Broad is a dream fulfilled’

JON WELCH It was once a sand and gravel quarry but now it is a countryside destination visited by thousands of people every year. The Great Broad at Whitlingham Country Park, near Norwich, was handed over officially to a charitable trust by quarrying company Lafarge Aggregates on Friday.

JON WELCH

It was once a sand and gravel quarry but now it is a countryside destination visited by thousands of people every year.

The Great Broad at Whitlingham Country Park, near Norwich, was handed over officially to a charitable trust by quarrying company Lafarge Aggregates on Friday.

Sir Timothy Colman, who had the original idea to turn the area into a country park, accepted the broad on behalf of the Whitlingham Charitable Trust, describing it as a “dream fulfilled”.

Sir Timothy, who lives nearby, told guests at a reception marking the occasion that he had first thought about creating the park in the 1970s while serving with the Countryside Commission.

“I've known the area since I was a small boy: my grandfather lived in the house at the top of the hill,” he said.

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“It was on a boat travelling from Reedham to Norwich that we sailed past and I described my thoughts and ambitions to see this whole area be used on a lasting basis for quiet enjoyment by members of the public.”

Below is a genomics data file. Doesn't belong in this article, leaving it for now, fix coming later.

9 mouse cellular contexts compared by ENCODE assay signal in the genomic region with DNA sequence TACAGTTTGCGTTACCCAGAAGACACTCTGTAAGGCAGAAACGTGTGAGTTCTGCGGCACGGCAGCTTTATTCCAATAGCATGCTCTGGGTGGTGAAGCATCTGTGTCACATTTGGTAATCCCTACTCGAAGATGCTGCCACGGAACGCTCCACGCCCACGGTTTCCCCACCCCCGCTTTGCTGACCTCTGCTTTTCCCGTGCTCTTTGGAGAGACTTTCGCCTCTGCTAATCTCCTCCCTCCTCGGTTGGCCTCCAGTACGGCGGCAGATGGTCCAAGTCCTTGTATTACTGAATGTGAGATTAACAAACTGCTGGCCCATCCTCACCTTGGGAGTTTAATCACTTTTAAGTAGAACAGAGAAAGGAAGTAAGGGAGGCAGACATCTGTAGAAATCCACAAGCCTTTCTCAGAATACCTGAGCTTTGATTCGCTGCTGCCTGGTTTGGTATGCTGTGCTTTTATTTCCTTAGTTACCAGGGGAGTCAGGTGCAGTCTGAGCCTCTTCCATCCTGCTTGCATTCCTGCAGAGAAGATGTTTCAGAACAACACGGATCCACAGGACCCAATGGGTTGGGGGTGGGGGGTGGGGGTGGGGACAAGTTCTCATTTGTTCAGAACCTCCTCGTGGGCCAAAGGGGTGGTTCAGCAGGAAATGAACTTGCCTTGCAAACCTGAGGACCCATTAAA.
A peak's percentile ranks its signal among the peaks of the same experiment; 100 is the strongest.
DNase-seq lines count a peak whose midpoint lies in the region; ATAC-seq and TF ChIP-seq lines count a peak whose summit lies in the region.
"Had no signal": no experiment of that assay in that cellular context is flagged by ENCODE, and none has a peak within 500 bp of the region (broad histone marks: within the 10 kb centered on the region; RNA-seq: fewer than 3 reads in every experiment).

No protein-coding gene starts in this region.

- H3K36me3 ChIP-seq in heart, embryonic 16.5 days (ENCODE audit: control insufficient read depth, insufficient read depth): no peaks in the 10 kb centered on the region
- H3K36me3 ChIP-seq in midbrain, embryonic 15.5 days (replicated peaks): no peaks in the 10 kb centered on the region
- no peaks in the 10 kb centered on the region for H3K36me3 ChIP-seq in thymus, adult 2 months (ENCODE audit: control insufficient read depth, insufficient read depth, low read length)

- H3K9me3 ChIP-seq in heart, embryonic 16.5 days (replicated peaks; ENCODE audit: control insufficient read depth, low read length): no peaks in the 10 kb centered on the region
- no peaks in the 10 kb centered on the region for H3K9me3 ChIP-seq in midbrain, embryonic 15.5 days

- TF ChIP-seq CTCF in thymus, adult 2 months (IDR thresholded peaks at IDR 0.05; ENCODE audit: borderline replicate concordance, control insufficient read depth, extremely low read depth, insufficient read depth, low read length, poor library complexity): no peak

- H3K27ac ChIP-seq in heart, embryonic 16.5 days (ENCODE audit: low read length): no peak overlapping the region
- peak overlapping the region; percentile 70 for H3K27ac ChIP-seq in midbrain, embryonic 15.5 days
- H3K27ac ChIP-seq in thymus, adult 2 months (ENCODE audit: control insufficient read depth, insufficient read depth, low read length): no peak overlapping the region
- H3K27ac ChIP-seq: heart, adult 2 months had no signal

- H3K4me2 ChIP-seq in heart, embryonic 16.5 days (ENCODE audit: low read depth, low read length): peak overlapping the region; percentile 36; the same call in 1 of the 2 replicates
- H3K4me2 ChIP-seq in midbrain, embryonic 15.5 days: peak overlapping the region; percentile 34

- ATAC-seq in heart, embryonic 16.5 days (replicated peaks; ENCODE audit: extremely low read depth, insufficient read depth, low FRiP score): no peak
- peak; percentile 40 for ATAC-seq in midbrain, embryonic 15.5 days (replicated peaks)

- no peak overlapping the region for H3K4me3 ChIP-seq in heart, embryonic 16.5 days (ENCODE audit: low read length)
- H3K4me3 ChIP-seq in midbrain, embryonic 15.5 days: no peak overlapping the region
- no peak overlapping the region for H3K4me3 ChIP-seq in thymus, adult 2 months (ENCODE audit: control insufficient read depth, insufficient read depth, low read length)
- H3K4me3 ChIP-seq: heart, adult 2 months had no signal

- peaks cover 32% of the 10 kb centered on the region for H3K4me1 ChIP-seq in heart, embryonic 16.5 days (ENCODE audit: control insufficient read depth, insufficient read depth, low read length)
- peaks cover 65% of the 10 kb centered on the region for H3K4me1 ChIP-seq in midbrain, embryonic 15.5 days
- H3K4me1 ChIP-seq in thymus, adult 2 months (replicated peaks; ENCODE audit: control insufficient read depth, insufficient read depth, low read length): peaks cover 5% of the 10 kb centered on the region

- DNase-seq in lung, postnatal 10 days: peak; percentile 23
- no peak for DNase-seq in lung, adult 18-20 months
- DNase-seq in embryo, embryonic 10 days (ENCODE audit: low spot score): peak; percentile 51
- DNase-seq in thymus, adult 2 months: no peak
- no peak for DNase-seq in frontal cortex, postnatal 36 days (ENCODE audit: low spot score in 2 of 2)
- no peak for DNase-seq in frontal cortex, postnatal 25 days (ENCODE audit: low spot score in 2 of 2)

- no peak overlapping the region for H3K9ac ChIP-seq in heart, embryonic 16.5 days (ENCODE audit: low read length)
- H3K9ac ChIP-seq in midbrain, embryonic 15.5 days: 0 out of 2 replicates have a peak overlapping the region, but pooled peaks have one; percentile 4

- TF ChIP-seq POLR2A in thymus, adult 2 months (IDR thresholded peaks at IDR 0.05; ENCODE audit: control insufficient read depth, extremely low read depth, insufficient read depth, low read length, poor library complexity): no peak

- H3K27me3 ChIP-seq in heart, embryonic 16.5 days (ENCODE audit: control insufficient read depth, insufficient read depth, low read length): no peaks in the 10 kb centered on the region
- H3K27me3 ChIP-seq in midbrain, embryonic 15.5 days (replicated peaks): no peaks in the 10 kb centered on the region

Planning permission for quarrying on the site was granted in 1989 on the condition that it was properly restored and landscaped afterwards.

Preliminary work started in 1990, and the processing plant was commissioned the following year. It has produced 200,000 tonnes of high-quality aggregates each year to the local construction industry, including contracts for the Norwich southern bypass, Castle Mall and Norwich's Millennium Library.

The first phase of the restoration project, the 10 acre Little Broad, was completed and handed over to the trust in 1997. It now provides a training facility for windsurfing, dinghy sailing and scuba diving.

The Great Broad is now fully restored and can accommodate a 1,500 metre rowing course and facilities for other water sports, including canoeing, windsurfing and sailing.

The southern shore has full public access, with car parks, a cycle track and picnic areas.

The northern shore provides sheltered areas of shallows, islands and scrapes for the benefit of wildlife.

Also on the 280 care site are the Whitlingham Outdoor Education Centre, run by the county council, and the Whitlingham Visitors' Centre, which was officially opened last spring.

Sand and gravel are still being extracted from the final phase of the site, at Thorpe Marsh. When it is complete it will be turned into a wildlife reserve.

Sir Timothy said his ideas had been inspired by other country parks he had visited with the Countryside Commission. “It has turned out even better than I had dared to hope and I think it's got wonderful potential for people to enjoy,” he said.

“As a child I spent quite a lot of time here. I visit quite often and thoroughly enjoy it.”

A watercolour painting commissioned in memory of Mark Lintell, the landscape artist who originally conceived plans for the park, was presented to the trust and will now hang in the visitors' centre.

Stuart Wykes, director of mineral resources for Lafarge, said: “It's a very valuable project because it demonstrates how, with all the interested parties, organisations and stakeholders, we have achieved something which is incredibly special. It's something the company can be very proud of.”